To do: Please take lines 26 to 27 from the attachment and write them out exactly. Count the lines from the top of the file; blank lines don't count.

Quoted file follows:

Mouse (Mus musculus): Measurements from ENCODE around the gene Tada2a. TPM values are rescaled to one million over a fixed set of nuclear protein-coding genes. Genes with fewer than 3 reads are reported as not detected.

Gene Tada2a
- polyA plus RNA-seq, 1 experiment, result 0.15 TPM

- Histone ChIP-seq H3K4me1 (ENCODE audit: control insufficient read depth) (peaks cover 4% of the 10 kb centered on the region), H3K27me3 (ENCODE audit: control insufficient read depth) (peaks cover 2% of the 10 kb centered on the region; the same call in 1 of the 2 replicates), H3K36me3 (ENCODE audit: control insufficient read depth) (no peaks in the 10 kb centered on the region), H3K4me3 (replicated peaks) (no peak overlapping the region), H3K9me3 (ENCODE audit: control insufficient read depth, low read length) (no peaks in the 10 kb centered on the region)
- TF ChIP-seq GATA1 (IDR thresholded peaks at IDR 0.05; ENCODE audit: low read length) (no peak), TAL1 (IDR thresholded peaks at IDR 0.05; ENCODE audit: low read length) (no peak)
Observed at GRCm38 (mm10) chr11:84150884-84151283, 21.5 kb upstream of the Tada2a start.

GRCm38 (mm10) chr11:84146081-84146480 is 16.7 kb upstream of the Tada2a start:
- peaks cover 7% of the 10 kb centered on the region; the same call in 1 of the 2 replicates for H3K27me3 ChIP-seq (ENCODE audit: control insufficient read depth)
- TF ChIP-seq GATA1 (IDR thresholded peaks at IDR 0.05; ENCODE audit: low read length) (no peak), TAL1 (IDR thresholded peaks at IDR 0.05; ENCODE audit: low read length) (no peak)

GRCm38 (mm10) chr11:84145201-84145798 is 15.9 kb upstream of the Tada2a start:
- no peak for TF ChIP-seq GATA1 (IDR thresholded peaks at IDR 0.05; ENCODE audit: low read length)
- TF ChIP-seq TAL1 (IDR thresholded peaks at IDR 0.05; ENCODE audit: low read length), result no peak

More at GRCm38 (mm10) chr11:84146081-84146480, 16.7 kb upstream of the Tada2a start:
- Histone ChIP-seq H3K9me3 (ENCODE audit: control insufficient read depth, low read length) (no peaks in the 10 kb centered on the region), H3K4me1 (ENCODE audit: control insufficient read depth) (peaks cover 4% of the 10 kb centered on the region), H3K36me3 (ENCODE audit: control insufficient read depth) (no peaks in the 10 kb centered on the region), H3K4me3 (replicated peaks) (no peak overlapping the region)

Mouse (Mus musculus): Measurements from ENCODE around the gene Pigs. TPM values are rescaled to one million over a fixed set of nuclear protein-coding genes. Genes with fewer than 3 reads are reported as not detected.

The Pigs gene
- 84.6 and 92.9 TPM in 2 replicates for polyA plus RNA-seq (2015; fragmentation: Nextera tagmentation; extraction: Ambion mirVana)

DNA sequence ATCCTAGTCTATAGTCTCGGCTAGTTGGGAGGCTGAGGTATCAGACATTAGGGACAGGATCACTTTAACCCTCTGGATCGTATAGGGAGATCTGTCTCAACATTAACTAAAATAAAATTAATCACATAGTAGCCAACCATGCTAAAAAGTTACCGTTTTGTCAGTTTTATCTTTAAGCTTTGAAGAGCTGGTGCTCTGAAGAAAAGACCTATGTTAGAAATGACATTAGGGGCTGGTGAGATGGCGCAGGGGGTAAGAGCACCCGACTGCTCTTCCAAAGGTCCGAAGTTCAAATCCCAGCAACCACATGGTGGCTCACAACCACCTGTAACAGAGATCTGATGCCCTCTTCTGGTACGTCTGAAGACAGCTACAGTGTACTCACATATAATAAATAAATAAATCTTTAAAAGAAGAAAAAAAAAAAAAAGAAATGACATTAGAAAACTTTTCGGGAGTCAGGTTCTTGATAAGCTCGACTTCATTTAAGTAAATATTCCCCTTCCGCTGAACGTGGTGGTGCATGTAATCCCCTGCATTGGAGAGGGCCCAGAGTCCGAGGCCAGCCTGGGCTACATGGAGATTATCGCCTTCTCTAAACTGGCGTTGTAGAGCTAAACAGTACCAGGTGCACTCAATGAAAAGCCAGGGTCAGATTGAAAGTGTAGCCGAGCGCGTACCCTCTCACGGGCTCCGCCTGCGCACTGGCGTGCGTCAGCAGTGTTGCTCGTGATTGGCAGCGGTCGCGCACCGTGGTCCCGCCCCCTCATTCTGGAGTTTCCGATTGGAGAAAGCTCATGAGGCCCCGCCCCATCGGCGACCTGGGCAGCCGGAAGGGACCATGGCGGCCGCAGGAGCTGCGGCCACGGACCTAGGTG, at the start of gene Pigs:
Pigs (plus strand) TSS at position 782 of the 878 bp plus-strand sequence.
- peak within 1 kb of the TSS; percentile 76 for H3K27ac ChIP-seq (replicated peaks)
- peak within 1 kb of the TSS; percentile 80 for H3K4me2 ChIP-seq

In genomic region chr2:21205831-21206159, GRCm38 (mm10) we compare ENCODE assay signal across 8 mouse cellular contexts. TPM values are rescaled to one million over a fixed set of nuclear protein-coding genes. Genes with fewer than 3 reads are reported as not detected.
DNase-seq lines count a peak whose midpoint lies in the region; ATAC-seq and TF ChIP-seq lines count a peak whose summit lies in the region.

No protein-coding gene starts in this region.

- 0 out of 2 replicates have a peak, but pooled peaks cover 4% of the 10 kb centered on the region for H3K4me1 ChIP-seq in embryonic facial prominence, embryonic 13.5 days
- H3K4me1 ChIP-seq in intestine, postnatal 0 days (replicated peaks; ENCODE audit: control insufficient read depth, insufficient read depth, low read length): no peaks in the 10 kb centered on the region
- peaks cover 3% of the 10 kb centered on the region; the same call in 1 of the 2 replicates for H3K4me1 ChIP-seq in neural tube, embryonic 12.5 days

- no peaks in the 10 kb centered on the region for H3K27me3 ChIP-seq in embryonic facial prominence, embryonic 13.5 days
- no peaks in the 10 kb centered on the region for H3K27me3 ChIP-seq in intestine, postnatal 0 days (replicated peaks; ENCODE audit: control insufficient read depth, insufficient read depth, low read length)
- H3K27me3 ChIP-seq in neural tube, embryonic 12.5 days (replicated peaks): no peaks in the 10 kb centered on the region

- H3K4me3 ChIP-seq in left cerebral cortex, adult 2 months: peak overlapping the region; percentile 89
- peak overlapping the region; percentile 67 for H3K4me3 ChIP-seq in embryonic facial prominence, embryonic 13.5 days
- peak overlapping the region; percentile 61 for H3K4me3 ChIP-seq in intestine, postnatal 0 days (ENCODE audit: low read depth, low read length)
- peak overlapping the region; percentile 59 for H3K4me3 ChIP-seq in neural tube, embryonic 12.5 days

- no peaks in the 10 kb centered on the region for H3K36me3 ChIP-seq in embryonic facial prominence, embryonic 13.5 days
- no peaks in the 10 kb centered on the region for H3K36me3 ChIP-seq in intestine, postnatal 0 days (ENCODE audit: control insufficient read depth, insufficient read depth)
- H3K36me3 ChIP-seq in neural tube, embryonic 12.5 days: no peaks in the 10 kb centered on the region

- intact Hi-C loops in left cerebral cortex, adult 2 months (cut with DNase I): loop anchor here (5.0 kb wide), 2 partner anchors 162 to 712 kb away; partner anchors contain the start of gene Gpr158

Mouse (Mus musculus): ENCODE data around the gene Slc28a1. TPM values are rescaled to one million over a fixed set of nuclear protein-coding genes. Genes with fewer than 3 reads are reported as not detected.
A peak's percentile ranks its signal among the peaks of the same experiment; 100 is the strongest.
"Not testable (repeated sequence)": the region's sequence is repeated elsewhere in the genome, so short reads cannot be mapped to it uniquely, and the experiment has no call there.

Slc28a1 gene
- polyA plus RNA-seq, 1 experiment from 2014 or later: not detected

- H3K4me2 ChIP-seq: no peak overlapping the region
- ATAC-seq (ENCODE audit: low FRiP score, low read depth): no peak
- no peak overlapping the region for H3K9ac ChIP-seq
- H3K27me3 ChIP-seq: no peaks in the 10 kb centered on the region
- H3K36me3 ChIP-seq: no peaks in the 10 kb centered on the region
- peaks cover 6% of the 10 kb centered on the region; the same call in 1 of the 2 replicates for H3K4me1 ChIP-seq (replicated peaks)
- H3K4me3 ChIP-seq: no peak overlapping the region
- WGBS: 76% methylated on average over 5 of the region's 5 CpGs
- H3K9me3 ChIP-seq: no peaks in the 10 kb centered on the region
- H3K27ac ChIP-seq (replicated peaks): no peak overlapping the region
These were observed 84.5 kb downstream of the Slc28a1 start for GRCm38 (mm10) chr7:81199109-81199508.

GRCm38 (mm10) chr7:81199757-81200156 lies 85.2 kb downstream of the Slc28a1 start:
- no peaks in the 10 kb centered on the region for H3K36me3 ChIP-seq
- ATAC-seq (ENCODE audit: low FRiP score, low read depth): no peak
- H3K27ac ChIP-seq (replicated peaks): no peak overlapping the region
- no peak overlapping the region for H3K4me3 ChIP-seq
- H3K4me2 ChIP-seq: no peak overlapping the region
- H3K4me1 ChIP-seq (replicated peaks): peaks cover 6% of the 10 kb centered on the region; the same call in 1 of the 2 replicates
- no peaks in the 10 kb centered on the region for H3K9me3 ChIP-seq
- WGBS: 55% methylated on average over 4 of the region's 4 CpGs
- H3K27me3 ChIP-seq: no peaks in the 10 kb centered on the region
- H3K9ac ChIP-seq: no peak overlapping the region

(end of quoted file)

- H3K4me1 ChIP-seq in intestine, postnatal 0 days (replicated peaks; ENCODE audit: control insufficient read depth, insufficient read depth, low read length): no peaks in the 10 kb centered on the region
- peaks cover 3% of the 10 kb centered on the region; the same call in 1 of the 2 replicates for H3K4me1 ChIP-seq in neural tube, embryonic 12.5 days